Didier Elzinga


Employee share scheme reform necessary, but current amendments not perfect

3:04AM | Tuesday, 10 March

The federal government’s proposed changes to employee share schemes is a step in the right direction but the reforms are far from perfect, according to two Australian entrepreneurs.   The reforms – which were announced in October last year – will see the changes made by the Labor government in 2009 rolled back to encourage employee share ownership and innovation.   So far Treasury has released an exposure draft of the legislation, which aims to introduce further tax concessions for startup employees and streamline the employee share scheme process for businesses.   However, Didier Elzinga, co-founder and chief executive of Culture Amp, told StartupSmart there were “a few technical problems” with the proposed legislation as it stands.   “We’re certainly keen to run our company the way you would run a company in the US and equity is a big part of that,” he says.   “Honestly the share option reforms are somewhat flawed. So we’ve gone through with our own lawyers and actually you can’t use them as a startup. There are a few technical problems with the way they’ve been drafted that make them essentially useless.”   Elzinga says while the intention behind the current employee share scheme reforms is fantastic they are also “not quite there yet”.   “My understanding is that for example they’ve targeted it at startups but one of the things they’ve said is you can’t be forced to sell your shares within X years,” he says.   “Whenever you raise money you get a drag along provision which essentially can force somebody to sell shares if we were to be bought by a large company or whatever. So we instantly fall out. So little things, points of technical law but still affect as a startup whether we can use those provisions.”   Niki Scevak, founder of the Startmate accelerator program, told StartupSmart a major problem with the proposed changes is they “haven’t been locked in just yet”.   “It’s really befuddling to me that one simple concept – which is you pay tax when you sell the shares – is such a hard concept for the government to get their head around,” he says.   “Nothing financial in the early stages shows a company is worth X dollars, so who knows what the real valuation of the company is. Why not just tax the person when they make the money? If you do that, a lot more people would give away equity.”   Scevak says if everyone gave away a lot more equity, then there would be a lot more successful companies and “a lot more tax for the tax office”.   “But it’s stuck in this micro-optimisation of trying to get the most tax in the beginning, which is self-defeating because they won’t get more tax in the longer term,” he says.   “The legislation is definitely a step forward, though. It fixes probably 95% of what was wrong – at least for early stage startups. It can be nothing but a good thing that these changes are being brought in but there are obviously ways things can be improved and made better.”   Follow StartupSmart on Facebook, Twitter, and LinkedIn.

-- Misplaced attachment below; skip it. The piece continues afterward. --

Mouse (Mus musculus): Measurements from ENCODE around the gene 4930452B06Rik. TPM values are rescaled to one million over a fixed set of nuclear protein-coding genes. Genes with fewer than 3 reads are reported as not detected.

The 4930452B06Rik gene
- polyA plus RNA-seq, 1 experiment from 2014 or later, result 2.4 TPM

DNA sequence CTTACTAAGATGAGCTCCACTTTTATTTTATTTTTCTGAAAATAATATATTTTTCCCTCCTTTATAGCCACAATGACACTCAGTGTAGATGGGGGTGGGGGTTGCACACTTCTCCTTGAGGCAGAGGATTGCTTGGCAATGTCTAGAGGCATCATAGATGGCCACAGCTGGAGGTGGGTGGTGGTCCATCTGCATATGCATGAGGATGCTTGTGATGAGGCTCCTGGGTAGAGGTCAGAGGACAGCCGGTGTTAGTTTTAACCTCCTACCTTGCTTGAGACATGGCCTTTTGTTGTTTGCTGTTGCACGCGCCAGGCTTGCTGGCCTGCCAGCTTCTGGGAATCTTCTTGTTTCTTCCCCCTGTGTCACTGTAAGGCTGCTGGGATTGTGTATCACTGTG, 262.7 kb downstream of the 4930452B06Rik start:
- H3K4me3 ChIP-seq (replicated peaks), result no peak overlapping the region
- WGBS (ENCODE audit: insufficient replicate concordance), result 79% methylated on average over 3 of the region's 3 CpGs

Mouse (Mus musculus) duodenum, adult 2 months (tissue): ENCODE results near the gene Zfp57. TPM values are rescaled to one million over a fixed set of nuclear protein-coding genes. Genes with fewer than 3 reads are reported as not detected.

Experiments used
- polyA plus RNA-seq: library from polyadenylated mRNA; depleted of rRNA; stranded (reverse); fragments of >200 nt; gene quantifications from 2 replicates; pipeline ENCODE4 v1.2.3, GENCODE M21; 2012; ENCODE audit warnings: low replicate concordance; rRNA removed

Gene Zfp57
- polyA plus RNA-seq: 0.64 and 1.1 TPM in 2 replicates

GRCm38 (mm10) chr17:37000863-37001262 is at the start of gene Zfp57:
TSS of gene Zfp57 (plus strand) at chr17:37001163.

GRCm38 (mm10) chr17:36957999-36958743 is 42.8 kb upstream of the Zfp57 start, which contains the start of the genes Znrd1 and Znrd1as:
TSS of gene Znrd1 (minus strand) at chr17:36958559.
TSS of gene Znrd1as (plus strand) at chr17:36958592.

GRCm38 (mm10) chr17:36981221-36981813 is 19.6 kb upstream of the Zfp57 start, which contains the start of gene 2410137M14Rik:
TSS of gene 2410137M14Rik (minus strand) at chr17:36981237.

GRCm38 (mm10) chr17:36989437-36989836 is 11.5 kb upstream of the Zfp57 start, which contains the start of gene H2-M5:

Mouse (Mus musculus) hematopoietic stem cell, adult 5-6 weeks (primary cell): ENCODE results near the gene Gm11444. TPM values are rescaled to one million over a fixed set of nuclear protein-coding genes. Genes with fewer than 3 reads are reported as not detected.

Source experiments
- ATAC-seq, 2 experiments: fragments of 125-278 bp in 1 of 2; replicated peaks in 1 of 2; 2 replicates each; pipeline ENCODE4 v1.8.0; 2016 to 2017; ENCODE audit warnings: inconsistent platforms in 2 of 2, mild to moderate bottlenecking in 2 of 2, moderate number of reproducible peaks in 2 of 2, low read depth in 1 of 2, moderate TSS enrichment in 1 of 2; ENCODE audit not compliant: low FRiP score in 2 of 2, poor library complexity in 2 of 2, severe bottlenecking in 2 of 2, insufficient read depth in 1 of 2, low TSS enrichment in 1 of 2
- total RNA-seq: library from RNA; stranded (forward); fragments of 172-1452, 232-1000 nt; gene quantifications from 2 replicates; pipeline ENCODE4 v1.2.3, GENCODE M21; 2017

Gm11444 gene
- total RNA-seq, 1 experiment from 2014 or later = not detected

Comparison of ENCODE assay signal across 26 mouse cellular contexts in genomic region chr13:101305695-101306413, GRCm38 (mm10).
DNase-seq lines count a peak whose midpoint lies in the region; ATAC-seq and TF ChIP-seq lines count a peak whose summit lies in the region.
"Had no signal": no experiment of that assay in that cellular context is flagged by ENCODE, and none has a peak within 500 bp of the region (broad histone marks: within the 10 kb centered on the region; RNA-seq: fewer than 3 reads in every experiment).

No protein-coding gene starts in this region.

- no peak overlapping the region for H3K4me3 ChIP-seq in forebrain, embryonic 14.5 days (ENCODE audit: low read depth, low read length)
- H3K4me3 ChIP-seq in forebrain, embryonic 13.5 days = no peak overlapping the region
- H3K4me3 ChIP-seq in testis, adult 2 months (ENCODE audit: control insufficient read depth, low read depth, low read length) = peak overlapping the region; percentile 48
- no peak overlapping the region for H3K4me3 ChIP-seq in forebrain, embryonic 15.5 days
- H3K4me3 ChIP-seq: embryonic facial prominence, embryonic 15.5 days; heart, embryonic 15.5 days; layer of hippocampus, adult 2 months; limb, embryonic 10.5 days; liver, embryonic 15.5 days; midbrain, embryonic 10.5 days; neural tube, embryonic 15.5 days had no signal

Three ways to build a better relationship with your co-founder

11:50AM | Monday, 17 November